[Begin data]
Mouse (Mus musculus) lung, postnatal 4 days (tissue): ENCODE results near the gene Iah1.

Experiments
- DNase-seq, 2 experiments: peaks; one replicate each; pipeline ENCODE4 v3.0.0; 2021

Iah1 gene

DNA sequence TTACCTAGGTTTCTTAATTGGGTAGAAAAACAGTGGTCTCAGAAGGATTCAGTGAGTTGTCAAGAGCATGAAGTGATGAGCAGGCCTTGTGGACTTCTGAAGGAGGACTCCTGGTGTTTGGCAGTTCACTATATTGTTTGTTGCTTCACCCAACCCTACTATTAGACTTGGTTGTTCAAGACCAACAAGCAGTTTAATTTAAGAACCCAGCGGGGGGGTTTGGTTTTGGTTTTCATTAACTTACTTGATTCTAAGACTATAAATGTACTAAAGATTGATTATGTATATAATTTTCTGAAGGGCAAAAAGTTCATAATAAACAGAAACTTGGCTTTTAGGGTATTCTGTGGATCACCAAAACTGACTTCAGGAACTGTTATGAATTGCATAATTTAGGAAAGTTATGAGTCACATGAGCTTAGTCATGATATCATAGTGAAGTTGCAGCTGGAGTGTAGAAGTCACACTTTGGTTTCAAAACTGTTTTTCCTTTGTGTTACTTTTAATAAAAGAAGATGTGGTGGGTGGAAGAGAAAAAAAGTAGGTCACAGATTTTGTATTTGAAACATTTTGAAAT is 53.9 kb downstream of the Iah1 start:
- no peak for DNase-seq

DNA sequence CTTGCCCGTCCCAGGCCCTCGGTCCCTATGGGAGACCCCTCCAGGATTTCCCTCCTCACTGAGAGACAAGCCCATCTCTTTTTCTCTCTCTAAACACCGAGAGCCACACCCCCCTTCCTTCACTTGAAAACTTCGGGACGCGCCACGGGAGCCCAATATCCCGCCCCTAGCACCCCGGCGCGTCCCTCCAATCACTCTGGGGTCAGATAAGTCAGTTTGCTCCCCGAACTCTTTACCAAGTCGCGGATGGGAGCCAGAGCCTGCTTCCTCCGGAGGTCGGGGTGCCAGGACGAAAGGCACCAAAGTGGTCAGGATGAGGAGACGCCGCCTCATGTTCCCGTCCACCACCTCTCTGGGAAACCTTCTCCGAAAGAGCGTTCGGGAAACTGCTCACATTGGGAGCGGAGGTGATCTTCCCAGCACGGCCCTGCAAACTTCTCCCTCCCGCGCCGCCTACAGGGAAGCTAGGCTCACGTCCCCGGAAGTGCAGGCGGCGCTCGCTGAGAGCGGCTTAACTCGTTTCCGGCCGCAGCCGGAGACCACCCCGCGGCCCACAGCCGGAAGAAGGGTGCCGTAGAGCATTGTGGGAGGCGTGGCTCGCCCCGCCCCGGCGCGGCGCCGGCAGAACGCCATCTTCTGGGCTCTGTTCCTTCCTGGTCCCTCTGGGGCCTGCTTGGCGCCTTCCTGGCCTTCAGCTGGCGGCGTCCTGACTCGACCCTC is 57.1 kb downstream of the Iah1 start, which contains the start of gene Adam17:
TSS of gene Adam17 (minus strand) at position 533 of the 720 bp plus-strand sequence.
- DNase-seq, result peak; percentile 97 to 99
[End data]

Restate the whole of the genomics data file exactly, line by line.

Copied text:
Mouse (Mus musculus) lung, postnatal 4 days (tissue): ENCODE results near the gene Iah1.

Experiments
- DNase-seq, 2 experiments: peaks; one replicate each; pipeline ENCODE4 v3.0.0; 2021

Iah1 gene

DNA sequence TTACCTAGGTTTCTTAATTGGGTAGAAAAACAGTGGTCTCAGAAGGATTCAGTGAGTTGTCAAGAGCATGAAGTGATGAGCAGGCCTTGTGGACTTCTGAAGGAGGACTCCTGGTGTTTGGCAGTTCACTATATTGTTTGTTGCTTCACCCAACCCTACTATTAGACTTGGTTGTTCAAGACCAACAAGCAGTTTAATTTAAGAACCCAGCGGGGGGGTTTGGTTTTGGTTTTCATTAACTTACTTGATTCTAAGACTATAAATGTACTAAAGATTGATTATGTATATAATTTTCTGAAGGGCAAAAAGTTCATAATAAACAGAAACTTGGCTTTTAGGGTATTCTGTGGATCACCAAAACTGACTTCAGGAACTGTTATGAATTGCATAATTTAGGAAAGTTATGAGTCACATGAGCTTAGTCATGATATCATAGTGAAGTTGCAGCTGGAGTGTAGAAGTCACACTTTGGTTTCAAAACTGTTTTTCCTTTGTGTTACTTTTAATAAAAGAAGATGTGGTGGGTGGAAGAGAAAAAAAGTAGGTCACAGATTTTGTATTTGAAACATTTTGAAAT is 53.9 kb downstream of the Iah1 start:
- no peak for DNase-seq

DNA sequence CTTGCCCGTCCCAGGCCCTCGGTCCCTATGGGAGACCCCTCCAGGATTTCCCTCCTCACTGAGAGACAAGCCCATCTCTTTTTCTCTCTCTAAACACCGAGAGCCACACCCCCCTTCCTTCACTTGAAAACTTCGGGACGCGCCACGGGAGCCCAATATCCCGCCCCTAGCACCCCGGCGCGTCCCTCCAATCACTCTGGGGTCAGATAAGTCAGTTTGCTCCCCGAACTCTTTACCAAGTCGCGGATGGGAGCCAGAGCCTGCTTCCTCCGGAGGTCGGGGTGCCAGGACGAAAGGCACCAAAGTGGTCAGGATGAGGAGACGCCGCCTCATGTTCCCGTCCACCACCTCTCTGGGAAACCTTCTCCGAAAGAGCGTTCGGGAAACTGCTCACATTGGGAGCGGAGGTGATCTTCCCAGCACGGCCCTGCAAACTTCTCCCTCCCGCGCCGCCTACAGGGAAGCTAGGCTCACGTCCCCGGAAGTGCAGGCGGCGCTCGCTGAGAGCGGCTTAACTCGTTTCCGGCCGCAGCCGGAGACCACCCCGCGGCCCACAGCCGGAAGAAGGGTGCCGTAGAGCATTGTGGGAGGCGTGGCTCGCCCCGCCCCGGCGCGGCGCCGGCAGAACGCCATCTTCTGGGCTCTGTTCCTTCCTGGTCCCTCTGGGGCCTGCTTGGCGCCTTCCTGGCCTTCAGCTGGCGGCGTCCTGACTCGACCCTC is 57.1 kb downstream of the Iah1 start, which contains the start of gene Adam17:
TSS of gene Adam17 (minus strand) at position 533 of the 720 bp plus-strand sequence.
- DNase-seq, result peak; percentile 97 to 99